Gingrich Construction's Efficient, Huge Framing Trailer
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ABOUT THE ORGANIZER
John uses a huge trailer for framing work. His company, Gingrich Construction, is based out of Palmerston, Ontario, Canada. They specialize in large agricultural buildings, prefab structures, and homes.
Their framing trailer is a custom 20' BreMar stubby V-nose. It's all aluminum and is 8' tall.
The set up is spacious and organized. It's easy to see where things should go and whether something's missing.
I find it's well worth the time to have an efficient, clean system, laid out [and] organized. There's a place for everything, and if you keep on top of guys to follow that system long term, you simply get more work done in the hours that you're on site.
One of the literal foundations of this trailer is the inside walls. Many trailer walls are thinner material like 3/8" or 1/2" plywood. This one was custom ordered with 3/4" plywood, which makes it easier to secure anything to it.
The shelf system is steel angle that could be reconfigured fairly easily. It would take very little time to raise or lower a shelf.
The first thing you'll notice about this trailer is that it's huge. At 20' long with 8' sides, it's on the larger side of construction trailers.
An aluminum ladder rack with a catwalk can store ladders or materials. It's accessible with it's own built-in ladder on the front of the trailer.
One of the major benefits to having everything inside is that it makes jobsite security a easier - everything can go in the trailer at the end of the day.
On opening the back, the first thing you'll notice is that this trailer carries a lot of ladders:
- ladders on a shelf under the ceiling, 2 of them extension ladders
- 6 shorty stepladders on the left
- 2 ladder cubbies on the right with more ladders
Besides keeping the ladders out of the weather, these compartments and shelves make it very easy to pack and unpack any ladder. There are no bungies or tie-downs holding them on.
The shelf for the shorty stepladders has a very open design that makes it fast to grab a ladder while still keeping the ladders contained with a diagonal brace.
Tool Holes 'N Tool Slots
They use large quantities of the same types of tools like impacts, drills, and circular saws. So they have a simple method to store these:
- The chuck of the drills and drivers holster into a hole on their shelf.
- The blades of the circular saws slot into slots cut into their shelf.
To power these tools, there is a large battery charging station hung on the wall.
They use lots of levels, so 7 levels slot into a dedicated compartment mounted under the ladder shelf.
Bits and handtools go in a Gray Tools metal toolbox.
A large section of the trailer is devoted to hardware, with several shelves holding buckets of lag bolts, washers, screws, and nails.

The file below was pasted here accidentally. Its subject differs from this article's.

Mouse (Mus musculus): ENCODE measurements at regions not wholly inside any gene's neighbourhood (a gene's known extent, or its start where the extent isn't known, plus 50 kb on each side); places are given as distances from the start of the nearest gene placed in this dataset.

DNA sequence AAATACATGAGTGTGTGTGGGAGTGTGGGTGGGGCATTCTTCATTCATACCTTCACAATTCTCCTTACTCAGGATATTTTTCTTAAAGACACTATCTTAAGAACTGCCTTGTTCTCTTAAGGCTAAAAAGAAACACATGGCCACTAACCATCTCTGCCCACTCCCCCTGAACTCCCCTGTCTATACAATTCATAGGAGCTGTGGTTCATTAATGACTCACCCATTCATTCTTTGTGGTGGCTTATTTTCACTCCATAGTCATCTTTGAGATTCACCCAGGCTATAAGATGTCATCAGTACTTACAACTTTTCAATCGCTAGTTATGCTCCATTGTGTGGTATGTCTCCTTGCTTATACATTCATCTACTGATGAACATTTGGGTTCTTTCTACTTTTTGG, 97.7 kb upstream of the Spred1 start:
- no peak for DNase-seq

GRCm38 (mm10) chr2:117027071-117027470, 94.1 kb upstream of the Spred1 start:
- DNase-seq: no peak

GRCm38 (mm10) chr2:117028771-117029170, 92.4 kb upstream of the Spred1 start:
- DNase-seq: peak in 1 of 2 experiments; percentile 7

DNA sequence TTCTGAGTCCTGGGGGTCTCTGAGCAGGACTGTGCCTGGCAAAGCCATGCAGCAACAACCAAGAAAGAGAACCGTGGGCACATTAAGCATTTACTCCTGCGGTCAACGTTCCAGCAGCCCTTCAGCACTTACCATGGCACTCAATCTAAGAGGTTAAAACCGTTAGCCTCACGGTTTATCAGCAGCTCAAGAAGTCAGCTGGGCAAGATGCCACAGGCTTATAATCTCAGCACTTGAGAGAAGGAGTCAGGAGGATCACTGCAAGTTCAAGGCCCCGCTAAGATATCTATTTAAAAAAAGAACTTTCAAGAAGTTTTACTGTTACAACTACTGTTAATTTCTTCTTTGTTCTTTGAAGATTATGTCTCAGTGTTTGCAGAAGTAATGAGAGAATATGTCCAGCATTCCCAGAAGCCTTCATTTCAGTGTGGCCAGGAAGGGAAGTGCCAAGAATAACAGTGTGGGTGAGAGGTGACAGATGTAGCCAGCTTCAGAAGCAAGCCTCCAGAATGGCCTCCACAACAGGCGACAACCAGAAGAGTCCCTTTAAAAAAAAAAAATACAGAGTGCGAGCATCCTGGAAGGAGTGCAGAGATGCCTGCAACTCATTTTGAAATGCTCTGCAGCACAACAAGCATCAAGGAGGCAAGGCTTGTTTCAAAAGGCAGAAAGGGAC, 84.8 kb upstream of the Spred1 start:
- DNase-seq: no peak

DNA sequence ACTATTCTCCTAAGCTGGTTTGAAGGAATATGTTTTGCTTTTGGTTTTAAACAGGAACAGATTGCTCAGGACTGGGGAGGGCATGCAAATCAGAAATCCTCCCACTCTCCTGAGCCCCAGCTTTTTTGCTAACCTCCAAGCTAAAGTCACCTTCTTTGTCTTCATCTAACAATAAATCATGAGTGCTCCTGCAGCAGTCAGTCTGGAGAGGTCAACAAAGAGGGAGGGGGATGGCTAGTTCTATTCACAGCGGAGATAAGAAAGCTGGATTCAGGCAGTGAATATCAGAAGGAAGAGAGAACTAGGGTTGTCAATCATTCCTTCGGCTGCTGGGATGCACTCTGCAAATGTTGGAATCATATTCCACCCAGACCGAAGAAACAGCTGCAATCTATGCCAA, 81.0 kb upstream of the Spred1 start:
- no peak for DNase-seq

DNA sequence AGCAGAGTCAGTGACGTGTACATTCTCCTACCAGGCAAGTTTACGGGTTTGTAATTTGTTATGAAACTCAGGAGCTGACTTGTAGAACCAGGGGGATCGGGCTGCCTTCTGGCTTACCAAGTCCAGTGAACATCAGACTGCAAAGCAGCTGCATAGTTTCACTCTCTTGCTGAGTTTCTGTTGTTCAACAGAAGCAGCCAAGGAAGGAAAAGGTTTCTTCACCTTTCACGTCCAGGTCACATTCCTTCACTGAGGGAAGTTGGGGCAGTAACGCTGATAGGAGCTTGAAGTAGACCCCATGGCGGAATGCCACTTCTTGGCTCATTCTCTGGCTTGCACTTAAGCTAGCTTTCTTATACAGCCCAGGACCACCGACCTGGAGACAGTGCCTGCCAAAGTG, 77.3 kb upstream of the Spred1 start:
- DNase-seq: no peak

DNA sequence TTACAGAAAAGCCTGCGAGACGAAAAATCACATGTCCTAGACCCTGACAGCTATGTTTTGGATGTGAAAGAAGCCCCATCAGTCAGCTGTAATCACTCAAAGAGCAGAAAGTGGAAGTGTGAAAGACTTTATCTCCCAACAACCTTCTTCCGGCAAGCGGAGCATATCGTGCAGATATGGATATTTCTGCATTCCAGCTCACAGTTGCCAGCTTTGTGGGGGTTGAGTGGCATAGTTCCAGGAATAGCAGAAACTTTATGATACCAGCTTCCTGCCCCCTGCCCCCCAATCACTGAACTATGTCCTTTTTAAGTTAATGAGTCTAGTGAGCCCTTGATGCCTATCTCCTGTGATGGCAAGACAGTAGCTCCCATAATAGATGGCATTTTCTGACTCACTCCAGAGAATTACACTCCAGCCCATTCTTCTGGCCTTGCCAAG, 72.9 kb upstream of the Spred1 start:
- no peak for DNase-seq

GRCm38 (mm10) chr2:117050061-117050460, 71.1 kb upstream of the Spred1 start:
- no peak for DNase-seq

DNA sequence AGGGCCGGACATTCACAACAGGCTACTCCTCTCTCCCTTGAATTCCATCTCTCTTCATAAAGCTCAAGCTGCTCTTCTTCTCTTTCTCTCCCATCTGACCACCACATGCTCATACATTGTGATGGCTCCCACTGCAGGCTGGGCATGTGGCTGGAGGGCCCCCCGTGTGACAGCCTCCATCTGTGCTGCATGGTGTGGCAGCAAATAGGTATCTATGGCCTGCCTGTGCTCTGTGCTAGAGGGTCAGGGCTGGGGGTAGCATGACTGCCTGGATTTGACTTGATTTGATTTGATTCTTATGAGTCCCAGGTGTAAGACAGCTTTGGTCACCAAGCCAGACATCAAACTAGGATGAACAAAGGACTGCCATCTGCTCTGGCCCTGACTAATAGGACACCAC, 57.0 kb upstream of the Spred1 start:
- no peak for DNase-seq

Though the hardware selection is large, it isn't meant to be used for complete jobs. It's meant to ensure they have some quantity of stock on hand just in case.
For individual projects, they stack all the hardware at the side cargo door.
A typical hardware shelf often doesn't need to be wide, so they have a clever way to use the space.
The hardware shelves are made shallower than the other shelves. Standing at the side cargo door, a compartment slides out that holds rolled goods like plastic sheet and roof underlay.
You'll see that the compartment is open on one side. The open side faces the side door opening when it's pulled out, so it is super easy to pick up one of these heavy rolls.
A custom caulk rack provides space for up to 108 tubes of caulk, a good example of the inventory they need to carry! But like the hardware, this is meant to be a backup supply in case they run out of the type or color of caulk they need.
Each worker has his own cubby on the trailer. They work in teams, so it makes sense for employees to have their own space.
Next Level Power
The power system on this trailer is impressive:
It's wired for 120V and can be plugged in to the grid.
They use a 24V inverter with eight 6 volt batteries that puts out 120V. A previous setup with four batteries was getting them through Wednesday or Thursday, so John added more batteries.
They have large electrical loads on this trailer between the 6 volt battery charger, tool charging station, and the microwave. This often blows breakers, since the charger can pull 15 amps.
John now has it set up so that he can change the amp draw of the charger:
- He sets it to 5-6A when the tool chargers/microwave need to run.
- He sets it to 15A when the tool chargers/microwave don't need to run.